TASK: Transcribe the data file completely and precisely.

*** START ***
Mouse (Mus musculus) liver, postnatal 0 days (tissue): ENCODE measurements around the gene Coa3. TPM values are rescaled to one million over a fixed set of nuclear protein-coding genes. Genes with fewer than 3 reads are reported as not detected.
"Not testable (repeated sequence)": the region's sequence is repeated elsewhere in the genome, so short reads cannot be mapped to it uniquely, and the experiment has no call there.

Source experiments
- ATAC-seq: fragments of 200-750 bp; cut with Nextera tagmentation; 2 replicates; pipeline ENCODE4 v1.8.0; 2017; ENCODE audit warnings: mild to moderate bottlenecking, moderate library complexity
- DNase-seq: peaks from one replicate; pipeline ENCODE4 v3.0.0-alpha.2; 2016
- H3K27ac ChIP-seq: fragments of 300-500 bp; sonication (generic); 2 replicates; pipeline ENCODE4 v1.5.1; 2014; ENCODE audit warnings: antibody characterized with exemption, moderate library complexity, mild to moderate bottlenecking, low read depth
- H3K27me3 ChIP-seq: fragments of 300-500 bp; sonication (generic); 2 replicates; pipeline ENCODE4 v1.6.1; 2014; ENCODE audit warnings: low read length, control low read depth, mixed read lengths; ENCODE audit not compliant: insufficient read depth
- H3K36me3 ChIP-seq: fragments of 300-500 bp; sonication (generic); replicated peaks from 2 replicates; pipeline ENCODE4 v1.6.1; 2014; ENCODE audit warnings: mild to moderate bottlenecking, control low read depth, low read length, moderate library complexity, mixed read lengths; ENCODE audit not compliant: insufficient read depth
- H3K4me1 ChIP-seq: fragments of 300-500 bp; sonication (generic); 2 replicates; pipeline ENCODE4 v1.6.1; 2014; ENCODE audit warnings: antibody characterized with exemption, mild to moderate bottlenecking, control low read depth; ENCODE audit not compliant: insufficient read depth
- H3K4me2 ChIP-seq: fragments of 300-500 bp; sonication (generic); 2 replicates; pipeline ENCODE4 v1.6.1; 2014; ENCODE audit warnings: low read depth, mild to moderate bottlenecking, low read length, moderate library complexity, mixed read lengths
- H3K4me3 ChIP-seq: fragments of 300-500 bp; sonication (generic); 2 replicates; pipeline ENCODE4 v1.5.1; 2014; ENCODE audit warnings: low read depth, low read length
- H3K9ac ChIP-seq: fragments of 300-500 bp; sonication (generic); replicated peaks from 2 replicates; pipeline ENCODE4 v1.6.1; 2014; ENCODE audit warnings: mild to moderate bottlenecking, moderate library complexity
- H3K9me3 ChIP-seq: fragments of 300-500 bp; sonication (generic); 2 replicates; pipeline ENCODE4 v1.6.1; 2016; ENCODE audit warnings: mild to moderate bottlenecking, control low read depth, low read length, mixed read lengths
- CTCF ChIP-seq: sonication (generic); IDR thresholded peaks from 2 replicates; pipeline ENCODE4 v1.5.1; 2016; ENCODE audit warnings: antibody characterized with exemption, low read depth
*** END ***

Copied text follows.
Mouse (Mus musculus) liver, postnatal 0 days (tissue): ENCODE measurements around the gene Coa3. TPM values are rescaled to one million over a fixed set of nuclear protein-coding genes. Genes with fewer than 3 reads are reported as not detected.
"Not testable (repeated sequence)": the region's sequence is repeated elsewhere in the genome, so short reads cannot be mapped to it uniquely, and the experiment has no call there.

Source experiments
- ATAC-seq: fragments of 200-750 bp; cut with Nextera tagmentation; 2 replicates; pipeline ENCODE4 v1.8.0; 2017; ENCODE audit warnings: mild to moderate bottlenecking, moderate library complexity
- DNase-seq: peaks from one replicate; pipeline ENCODE4 v3.0.0-alpha.2; 2016
- H3K27ac ChIP-seq: fragments of 300-500 bp; sonication (generic); 2 replicates; pipeline ENCODE4 v1.5.1; 2014; ENCODE audit warnings: antibody characterized with exemption, moderate library complexity, mild to moderate bottlenecking, low read depth
- H3K27me3 ChIP-seq: fragments of 300-500 bp; sonication (generic); 2 replicates; pipeline ENCODE4 v1.6.1; 2014; ENCODE audit warnings: low read length, control low read depth, mixed read lengths; ENCODE audit not compliant: insufficient read depth
- H3K36me3 ChIP-seq: fragments of 300-500 bp; sonication (generic); replicated peaks from 2 replicates; pipeline ENCODE4 v1.6.1; 2014; ENCODE audit warnings: mild to moderate bottlenecking, control low read depth, low read length, moderate library complexity, mixed read lengths; ENCODE audit not compliant: insufficient read depth
- H3K4me1 ChIP-seq: fragments of 300-500 bp; sonication (generic); 2 replicates; pipeline ENCODE4 v1.6.1; 2014; ENCODE audit warnings: antibody characterized with exemption, mild to moderate bottlenecking, control low read depth; ENCODE audit not compliant: insufficient read depth
- H3K4me2 ChIP-seq: fragments of 300-500 bp; sonication (generic); 2 replicates; pipeline ENCODE4 v1.6.1; 2014; ENCODE audit warnings: low read depth, mild to moderate bottlenecking, low read length, moderate library complexity, mixed read lengths
- H3K4me3 ChIP-seq: fragments of 300-500 bp; sonication (generic); 2 replicates; pipeline ENCODE4 v1.5.1; 2014; ENCODE audit warnings: low read depth, low read length
- H3K9ac ChIP-seq: fragments of 300-500 bp; sonication (generic); replicated peaks from 2 replicates; pipeline ENCODE4 v1.6.1; 2014; ENCODE audit warnings: mild to moderate bottlenecking, moderate library complexity
- H3K9me3 ChIP-seq: fragments of 300-500 bp; sonication (generic); 2 replicates; pipeline ENCODE4 v1.6.1; 2016; ENCODE audit warnings: mild to moderate bottlenecking, control low read depth, low read length, mixed read lengths
- CTCF ChIP-seq: sonication (generic); IDR thresholded peaks from 2 replicates; pipeline ENCODE4 v1.5.1; 2016; ENCODE audit warnings: antibody characterized with exemption, low read depth